Log in Subscribe

Commemoration Cancelled But Minisink Remembered

John Conway - Sullivan County Historian
Posted 7/10/20

For the first time in many a year there will be no commemoration this month of the Battle of Minisink, but that doesn't mean that the sacrifices of the Colonial militia in July of 1779 will be …

This item is available in full to subscribers.

Please log in to continue

Log in

Commemoration Cancelled But Minisink Remembered


For the first time in many a year there will be no commemoration this month of the Battle of Minisink, but that doesn't mean that the sacrifices of the Colonial militia in July of 1779 will be forgotten.

On July 20, 1779, Joseph Brant, a Mohawk chief fighting for the British, led a raiding party of Native Americans and Tories against the settlement at Pienpack, near present-day Port Jervis.

Brant had learned that a Continental Army detachment under Count Pulaski, assigned to defend the settlements in the region, had been re-deployed, leaving the area largely unprotected. Brant's objective was to gather livestock, and whatever other provisions he could find to help the British and their Native allies camped out in the Susquehanna Valley survive the following winter. If he could disrupt the Continental Army's food chain while demoralizing the settlers, that was even better.

After plundering and burning homes, killing the men and dispersing the women and children, Brant and his men took their bounty and returned northward, along the Delaware, on their way back to the Susquehanna.

Word of the raiding party soon reached Goshen, where the call went out for the militia to gather under the leadership of a local physician, Col. Benjamin Tusten.

After hotly deliberating the merits of engaging the marauders in combat, Tusten and his men - merchants, farmers and clerks, and what James Eldridge Quinlan later described as “some of the principal gentlemen of the county” - set out the next day in pursuit of their quarry.

“Colonel Tusten was opposed to risking an encounter with the subtile Mohawk chief with so feeble a command,” Quinlan wrote, “especially as the enemy was known to be greatly superior to them in numbers. The Americans were not well provided with arms and ammunition, and it was wise to wait for reinforcements.” Others, however, were for immediate pursuit. They held the Indians in contempt, insisted that they would not fight, and declared that a recapture of the plunder was an easy achievement.

“The excited militia men followed the old Kathegton (Cochecton) trail 17 miles, when they encamped at Skinner's mill, about three miles from the mouth of Halfway Brook.” The following morning, July 22, 1779, Tusten and his men, bolstered by a contingent from Warwick under the command of Col. John Hathorn, finally confronted Brant on the banks of the Delaware just above present-day Barryville.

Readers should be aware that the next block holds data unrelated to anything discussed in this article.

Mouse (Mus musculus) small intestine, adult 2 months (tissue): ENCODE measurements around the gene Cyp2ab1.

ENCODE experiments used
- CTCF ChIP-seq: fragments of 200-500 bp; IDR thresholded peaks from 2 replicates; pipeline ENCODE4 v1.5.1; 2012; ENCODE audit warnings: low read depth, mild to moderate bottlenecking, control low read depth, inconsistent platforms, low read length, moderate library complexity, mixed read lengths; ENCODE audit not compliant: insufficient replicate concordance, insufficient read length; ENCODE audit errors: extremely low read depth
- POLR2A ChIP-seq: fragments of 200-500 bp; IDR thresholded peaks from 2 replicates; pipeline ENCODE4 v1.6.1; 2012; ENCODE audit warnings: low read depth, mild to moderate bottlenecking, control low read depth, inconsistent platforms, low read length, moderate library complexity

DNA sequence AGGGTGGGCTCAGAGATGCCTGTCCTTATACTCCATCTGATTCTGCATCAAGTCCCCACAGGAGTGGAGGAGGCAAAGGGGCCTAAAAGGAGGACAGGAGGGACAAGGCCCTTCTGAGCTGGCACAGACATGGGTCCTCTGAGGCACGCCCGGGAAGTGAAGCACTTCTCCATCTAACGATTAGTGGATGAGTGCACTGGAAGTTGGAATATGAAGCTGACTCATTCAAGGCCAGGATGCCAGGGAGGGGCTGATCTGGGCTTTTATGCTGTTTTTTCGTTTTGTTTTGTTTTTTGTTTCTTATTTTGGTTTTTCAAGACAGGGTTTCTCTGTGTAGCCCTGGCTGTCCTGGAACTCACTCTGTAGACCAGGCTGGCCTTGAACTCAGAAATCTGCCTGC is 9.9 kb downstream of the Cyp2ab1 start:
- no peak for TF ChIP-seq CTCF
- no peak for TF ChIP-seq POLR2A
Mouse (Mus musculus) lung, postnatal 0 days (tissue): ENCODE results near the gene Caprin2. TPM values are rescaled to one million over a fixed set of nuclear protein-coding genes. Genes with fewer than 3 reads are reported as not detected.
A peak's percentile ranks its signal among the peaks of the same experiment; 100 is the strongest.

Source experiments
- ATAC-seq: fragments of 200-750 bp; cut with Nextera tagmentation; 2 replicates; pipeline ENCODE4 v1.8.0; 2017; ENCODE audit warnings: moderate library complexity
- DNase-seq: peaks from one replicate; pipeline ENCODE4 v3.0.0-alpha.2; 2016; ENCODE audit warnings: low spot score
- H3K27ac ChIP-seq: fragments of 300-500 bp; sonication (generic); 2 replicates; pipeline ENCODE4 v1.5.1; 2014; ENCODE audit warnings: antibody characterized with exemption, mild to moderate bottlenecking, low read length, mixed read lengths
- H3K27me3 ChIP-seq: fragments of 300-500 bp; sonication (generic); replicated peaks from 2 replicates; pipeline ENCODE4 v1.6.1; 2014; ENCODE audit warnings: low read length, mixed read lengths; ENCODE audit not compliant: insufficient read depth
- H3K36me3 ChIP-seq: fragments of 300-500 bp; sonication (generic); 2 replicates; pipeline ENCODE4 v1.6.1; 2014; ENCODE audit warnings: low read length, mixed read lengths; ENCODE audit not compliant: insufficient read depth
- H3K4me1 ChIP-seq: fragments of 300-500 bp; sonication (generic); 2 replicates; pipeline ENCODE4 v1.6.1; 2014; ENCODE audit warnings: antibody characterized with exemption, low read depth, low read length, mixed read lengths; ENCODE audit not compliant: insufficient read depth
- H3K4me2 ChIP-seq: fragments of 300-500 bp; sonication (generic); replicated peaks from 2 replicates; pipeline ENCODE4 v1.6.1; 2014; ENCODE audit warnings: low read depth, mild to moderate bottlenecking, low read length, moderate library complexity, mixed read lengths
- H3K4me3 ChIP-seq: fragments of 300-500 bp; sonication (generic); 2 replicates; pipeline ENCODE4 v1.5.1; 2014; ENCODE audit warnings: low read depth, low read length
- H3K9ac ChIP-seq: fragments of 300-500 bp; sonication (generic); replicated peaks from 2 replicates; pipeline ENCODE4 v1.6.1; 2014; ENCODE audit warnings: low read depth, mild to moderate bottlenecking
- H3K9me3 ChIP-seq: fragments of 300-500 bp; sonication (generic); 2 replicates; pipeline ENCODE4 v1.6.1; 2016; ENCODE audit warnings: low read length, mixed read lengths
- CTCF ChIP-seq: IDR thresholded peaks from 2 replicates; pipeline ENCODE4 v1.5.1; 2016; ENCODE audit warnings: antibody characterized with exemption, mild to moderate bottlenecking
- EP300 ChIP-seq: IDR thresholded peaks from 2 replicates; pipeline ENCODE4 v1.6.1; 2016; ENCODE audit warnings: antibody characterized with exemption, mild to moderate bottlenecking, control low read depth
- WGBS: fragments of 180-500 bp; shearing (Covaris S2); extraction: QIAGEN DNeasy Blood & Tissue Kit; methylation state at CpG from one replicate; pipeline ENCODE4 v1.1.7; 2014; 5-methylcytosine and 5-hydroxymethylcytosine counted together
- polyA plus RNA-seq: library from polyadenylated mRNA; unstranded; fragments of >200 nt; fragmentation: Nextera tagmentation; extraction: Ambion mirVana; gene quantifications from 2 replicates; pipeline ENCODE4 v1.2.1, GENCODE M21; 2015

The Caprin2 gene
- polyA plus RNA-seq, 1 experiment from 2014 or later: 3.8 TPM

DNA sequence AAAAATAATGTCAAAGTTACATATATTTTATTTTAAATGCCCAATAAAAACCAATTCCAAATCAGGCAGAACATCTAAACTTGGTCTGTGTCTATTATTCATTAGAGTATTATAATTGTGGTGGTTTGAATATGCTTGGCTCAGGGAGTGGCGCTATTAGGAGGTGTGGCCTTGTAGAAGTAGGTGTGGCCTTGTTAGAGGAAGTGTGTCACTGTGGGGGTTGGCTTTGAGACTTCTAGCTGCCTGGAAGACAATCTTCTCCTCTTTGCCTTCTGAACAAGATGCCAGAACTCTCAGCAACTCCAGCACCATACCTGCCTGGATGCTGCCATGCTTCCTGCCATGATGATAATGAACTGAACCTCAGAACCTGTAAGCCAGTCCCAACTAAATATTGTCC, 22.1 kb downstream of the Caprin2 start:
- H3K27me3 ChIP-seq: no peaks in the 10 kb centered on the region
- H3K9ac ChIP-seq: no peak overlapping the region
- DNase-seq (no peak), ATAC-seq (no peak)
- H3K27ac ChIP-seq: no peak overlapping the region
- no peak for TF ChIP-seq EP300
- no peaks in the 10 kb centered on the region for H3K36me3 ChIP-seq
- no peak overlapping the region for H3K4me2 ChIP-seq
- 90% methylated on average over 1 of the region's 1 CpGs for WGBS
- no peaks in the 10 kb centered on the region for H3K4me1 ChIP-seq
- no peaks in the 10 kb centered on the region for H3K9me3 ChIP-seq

Almost immediately, Brant deftly cut the militia's force in two and an epic battle ensued on a hilltop overlooking the river.

Ammunition was soon depleted, and the combat was reduced to hand-to-hand, with Brant's men getting much the better of it. The militia was routed, and nearly all of those who stayed and fought were killed, including Tusten.

Following the battle, Brant's forces forded the river and continued their journey. The remains of those slain on that desolate hilltop in what has become known as the Battle of Minisink were not afforded a proper burial. Quinlan wrote that “for 43 years the bones of those who had been slain on the banks of the Delaware were permitted to molder on the battle ground. But one attempt had been made to gather them, and that was by the widows of the slaughtered men, of whom there were 33 in the Presbyterian congregation of Goshen. They set out for the place of battle on horseback, but finding the journey too hazardous, they hired a man to perform the pious duty, who proved unfaithful and never returned.”

Finally, in 1822, “a committee was appointed to collect the remains and to ascertain the names of the fallen. The place where the conflict occurred, and the region for several miles around were carefully examined and the relics of the honored dead gathered with pious care. The remains were taken to Goshen, where they were buried in the presence of 15,000 persons.”

The COVID-19 pandemic has seen to it that there will be no crowd to commemorate the Battle this year, but there is no reason it shouldn't be remembered, nonetheless.

John Conway is the Sullivan County Historian. His e-mail is jconway52@hotmail.com.


No comments on this item Please log in to comment by clicking here